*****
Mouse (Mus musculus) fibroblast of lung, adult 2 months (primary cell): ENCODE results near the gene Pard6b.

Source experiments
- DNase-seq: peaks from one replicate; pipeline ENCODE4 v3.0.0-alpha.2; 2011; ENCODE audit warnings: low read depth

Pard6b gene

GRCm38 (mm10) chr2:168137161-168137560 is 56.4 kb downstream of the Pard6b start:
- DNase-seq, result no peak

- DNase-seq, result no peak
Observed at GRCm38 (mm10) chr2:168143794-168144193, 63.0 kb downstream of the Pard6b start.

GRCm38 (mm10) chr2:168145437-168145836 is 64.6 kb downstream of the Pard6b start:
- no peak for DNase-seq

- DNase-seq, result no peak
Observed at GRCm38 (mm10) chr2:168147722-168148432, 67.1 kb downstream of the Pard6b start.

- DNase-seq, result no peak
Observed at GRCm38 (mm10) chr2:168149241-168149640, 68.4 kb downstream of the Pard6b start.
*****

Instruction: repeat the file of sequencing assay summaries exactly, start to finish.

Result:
Mouse (Mus musculus) fibroblast of lung, adult 2 months (primary cell): ENCODE results near the gene Pard6b.

Source experiments
- DNase-seq: peaks from one replicate; pipeline ENCODE4 v3.0.0-alpha.2; 2011; ENCODE audit warnings: low read depth

Pard6b gene

GRCm38 (mm10) chr2:168137161-168137560 is 56.4 kb downstream of the Pard6b start:
- DNase-seq, result no peak

- DNase-seq, result no peak
Observed at GRCm38 (mm10) chr2:168143794-168144193, 63.0 kb downstream of the Pard6b start.

GRCm38 (mm10) chr2:168145437-168145836 is 64.6 kb downstream of the Pard6b start:
- no peak for DNase-seq

- DNase-seq, result no peak
Observed at GRCm38 (mm10) chr2:168147722-168148432, 67.1 kb downstream of the Pard6b start.

- DNase-seq, result no peak
Observed at GRCm38 (mm10) chr2:168149241-168149640, 68.4 kb downstream of the Pard6b start.